Howdy, Stranger!

It looks like you're new here. If you want to get involved, click one of these buttons!





Howdy, Stranger!

It looks like you're new here. If you want to get involved, click one of these buttons!

Have you recently bought/leased a new car online and requested a home delivery due to coronavirus? A reporter would like to speak to you; please reach out to [email protected] by 4/2 for more details.
Did you get a great deal? Let us know in the Values & Prices Paid section!
Meet your fellow owners in our Owners Clubs

Need to Slam Shut Light Doors - 2015 Ford F-150 Long-Term Road Test

Edmunds.comEdmunds.com Posts: 10,112
edited November 2015 in Ford
imageNeed to Slam Shut Light Doors - 2015 Ford F-150 Long-Term Road Test

This long-term update to Edmunds' long-term 2015 Ford F-150 details the nuances of the truck's lightweight aluminum doors.

Read the full story here


Comments

  • daryleasondaryleason TexasPosts: 501
    edited November 2015
    I had a 2015 F-150 SuperCrew as a rental and noticed this too. It was a big deal to me. The door rattling going down the highway was a pain the rear end. Plus, slamming the doors eventually ruins them. Also, please note. This is an edited post because I used a synonym for "rear end" that got filtered. Chalk it up to our changing culture, but I didn't consider that that would be offensive to some people.
  • A door that doesn't close all the way without slamming is a fundamental design flaw. How is this truck going to look after 10-15 years of hard utility use?
  • nate001nate001 Posts: 102
    This is a reason to avoid buying the 1st gen product after a big redesign, when Ford goes back over this vehicle and looks at mid cycle changes the door gaskets will probably be one of the things that the engineers will have noticed in every day use then use different gaskets to get a good seal.

    The sound and feel of a car door when it is shut gives a big impression of the overall build quality of the car to me. Its the little details that make a big difference and both the F-150 and Mustang have minor issues with the doors/trunk working correctly.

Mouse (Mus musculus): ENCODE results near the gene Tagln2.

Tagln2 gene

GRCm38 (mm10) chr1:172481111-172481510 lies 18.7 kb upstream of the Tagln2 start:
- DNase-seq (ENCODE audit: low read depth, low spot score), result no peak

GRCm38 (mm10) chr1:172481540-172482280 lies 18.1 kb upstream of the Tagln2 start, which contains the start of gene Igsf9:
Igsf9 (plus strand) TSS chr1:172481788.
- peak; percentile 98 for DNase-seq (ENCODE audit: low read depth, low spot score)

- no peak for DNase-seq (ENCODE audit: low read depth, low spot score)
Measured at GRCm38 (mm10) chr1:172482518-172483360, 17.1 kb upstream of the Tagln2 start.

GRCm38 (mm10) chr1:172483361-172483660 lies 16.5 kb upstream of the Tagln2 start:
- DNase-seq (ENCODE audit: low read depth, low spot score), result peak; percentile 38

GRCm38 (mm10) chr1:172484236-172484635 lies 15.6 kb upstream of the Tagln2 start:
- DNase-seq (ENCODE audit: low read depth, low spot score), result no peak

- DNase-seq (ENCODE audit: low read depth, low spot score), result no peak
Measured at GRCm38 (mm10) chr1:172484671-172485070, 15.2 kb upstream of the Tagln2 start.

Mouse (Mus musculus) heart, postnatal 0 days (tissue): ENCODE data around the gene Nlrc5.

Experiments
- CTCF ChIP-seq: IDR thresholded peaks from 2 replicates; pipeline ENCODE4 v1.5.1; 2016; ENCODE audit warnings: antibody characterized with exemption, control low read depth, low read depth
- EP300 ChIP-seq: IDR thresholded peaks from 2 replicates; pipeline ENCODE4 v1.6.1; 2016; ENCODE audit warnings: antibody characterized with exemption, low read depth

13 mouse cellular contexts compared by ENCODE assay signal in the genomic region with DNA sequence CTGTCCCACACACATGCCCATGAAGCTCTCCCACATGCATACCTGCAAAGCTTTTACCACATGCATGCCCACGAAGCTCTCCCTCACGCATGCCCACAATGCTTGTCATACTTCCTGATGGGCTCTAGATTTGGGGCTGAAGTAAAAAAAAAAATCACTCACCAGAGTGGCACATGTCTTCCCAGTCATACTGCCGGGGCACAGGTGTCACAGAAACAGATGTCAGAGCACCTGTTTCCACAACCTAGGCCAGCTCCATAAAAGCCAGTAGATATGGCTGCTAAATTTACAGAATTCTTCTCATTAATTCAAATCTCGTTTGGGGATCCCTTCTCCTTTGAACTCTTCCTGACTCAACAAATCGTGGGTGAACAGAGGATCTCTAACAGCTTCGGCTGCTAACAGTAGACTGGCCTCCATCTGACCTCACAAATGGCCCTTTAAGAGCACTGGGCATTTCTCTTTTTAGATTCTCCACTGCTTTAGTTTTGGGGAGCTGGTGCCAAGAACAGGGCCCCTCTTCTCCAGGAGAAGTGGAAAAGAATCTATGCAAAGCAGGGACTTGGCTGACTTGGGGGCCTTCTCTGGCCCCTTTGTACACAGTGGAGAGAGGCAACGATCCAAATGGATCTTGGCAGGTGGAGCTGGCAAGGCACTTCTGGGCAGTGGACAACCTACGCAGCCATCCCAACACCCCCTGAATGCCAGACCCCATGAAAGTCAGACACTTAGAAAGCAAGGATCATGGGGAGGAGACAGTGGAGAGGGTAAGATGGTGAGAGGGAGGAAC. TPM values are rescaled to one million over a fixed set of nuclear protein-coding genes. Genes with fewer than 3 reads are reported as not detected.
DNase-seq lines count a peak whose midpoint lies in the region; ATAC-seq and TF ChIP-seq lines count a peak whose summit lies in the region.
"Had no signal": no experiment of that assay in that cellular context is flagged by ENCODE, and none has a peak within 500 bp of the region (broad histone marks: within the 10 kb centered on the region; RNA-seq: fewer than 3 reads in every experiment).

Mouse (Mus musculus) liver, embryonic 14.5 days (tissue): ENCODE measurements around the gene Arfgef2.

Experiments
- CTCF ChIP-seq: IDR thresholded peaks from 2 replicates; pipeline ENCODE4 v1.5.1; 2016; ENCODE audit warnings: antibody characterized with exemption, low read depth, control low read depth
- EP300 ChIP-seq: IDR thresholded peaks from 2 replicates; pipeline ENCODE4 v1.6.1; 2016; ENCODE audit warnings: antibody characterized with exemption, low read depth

• brauchbrauch Posts: 19
    I'm going to guess this issue has less to do with the weight of the door and more to do with how tightly sealed the cab is. Try this experiment: crack a window and let us know whether the shuts more easily.
  • steverstever Posts: 52,462
    @nate001, unfortunately some manufacturers "build to the test". They spend a lot of engineering time to get a satisfying clunk out of the doors closing - meanwhile the headliner sags and you have to remove a fender to replace the battery. :p
  • allthingshondaallthingshonda Posts: 878
    edited November 2015
    The doors not closing is a sign of how tight the cabin is sealed in combination with the light doors. You will find that if you crack a window or close a door with another one open this is not going to happen. Modern cars, like the F-150, are sealed so tightly that the air pressure in the vehicle pushes back on the door. With a window open the air is pushed out as the door is closed. It might help if all cars had the auto window opening/closing with the door like cars with frameless windows. Simple solution to help the doors close easier.
  • My ram 2500's doors are similarly hard to close. I just maintain contact of my hand and apply even pressure all the way to the latching and it closes fine. I don't slam. Even one finger helps. Not a big deal.
  • I just spent three days as a passenger on a friends new F-150. The doors are light and easy to close. I never experienced the problem you are reporting. Try taking the truck in and having the doors aligned. By the way, his rear wheel drive 2.7 liter F-150 got 24 mpg for a day of driving with four people, and camping gear that include going over a mountain pass, and a short stint of city traffic.
  • I had not noticed this with the doors being difficult to close on my dad's new f150. So I tried them out today when I went by his house. You have to be more firm than on my 2011 f150, but I wouldn't consider it a "slam" at all. I wouldn't even think it is worth a mention. If you're going to have a good tight seal on any door I would think you need to be a little firm to get it shut.
  • EricaMuellerEricaMueller Paris, TXPosts: 2
    We noticed this too when we had the 2015 F-150 for a week. It was rather annoying. I'm hoping to see it remedied in the 2016 model!
  • I personally don't think anything's wrong with the doors. I do this all the time on my 15, (so much so that my wife laughs at me). Ive driven new Chevy's that do the same thing. Yes, with my F 150 it may be more obvious but remember the seals are new and the doors have less mass. Big changes take some getting use to and people are comparing aluminum to steel. My bed pops and cracks like crazy when I walk in it and its annoying, but so far its not causing any issues. This new F 150 will take some getting use to but I think the move to aluminum will prove to be a good one.
Sign In or Register to comment.